Release from boredom and isolation.  I’m free now!  Will a return to normal everyday routines and the sense of renewed freedom promote airline travel with fewer routes and seats even if individual discretionary funds are limited?  In his 1947 novel about the devastation of the Black Death in a fictional city in Morocco, Camus asserts that people are habit-bound, and it takes them far too long to stop following their normal routines of travel and recreation.  Although he was writing about behavior during the plague, his comments could well apply to attitudes after the plague resolved.  For more on this see Virginia Heffernan’s “The Tyranny of Habit in The Internet and Art.”

Airlines are also likely to offer strong inducements in an attempt to recoup losses.  Expect to see widespread fare reductions and special deals with partner hotels, car rental companies, and travel agencies.

What more can airlines and passengers do to promote safety

Some changes should have been made before the pandemic.  There are a number of instances of the transmission of infectious diseases on airplanes long before this pandemic.  Although many studies have shown that the air on large commercial aircraft is safe, infections can still spread. One well-known instance was the transmission of a multiple drug resistant strain of TB to several passengers on an international flight (Kenyon, et al. N Eng J Med, 334: 933-38, April, 1996). Proximity to the TB patient was the major factor in determining who became infected. While the WHO concluded that more careful screening of patients is the only realistic safeguard against TB transmission, it may be time for airlines, with support from governments, to provide more individual seat space. We know that distancing is the best safeguard against transmission of influenza and the SARS virus that causes COVID-19.  We should act on that knowledge.

Travelers could also learn important lessons from this pandemic. Few international travelers seek advice about the necessary immunizations and prophylactic medications necessary to protect themselves from infections that may be prevalent at their destinations. For instance, almost all of the more than 1,000 annual malaria infections among American travelers to endemic tropical countries occur in individuals who either took no prophylactic medications or took them improperly. Travelers to industrialized countries have an even poorer record. During the recent outbreak of measles in Europe, American travelers, who were not immunized or failed to get boosters, caused the U.S. to have a sufficient number of outbreaks to risk losing the status of a measles-free country.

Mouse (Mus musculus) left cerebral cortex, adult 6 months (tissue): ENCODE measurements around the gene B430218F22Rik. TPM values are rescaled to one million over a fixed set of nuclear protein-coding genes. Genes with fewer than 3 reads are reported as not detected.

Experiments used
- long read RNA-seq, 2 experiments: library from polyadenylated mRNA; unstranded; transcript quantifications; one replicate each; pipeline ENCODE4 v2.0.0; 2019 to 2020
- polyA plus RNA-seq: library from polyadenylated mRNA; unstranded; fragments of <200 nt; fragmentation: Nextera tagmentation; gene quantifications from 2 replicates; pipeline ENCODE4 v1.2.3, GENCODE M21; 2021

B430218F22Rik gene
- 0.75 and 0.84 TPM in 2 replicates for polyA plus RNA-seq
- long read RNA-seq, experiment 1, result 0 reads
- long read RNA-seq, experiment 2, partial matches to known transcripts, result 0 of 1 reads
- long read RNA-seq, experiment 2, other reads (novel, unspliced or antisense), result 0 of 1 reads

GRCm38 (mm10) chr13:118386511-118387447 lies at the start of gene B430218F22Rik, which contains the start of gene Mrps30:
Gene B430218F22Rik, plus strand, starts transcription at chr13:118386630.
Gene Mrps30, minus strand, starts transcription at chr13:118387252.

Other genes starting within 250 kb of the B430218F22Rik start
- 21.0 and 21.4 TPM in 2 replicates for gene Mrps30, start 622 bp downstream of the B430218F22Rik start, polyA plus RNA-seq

Conclusions

I doubt that we will read many more pages of St. Augustine’s “book” in the near future. Fear and the disastrous effect of the pandemic on the economy are likely to overcome the natural inclination of individuals to resume normal lives after resolution of the crisis.  What appears to be a long-term severe cutback by airlines will discourage even the most affluent and determined traveler.  Furthermore, the expansion of the digital age to include less expensive teleconferencing and online learning will render some travel superfluous.

The hope is that the pandemic will also encourage the public to adopt better health habits and to protect themselves from co-morbidities like lung disease, heart disease, diabetes, and obesity. We have all heard daily about the increased death toll among individuals with these conditions.  Perhaps this experience will be more effective than the usual public health announcements and admonitions from our personal physicians.

Charles E. Davis, M.D., a specialist in microbiology and infectious diseases, is professor emeritus of pathology and medicine at the University of California, San Diego, and director emeritus of microbiology at the UCSD medical center. He is the author of The International Traveler's Guide to Avoiding Infections.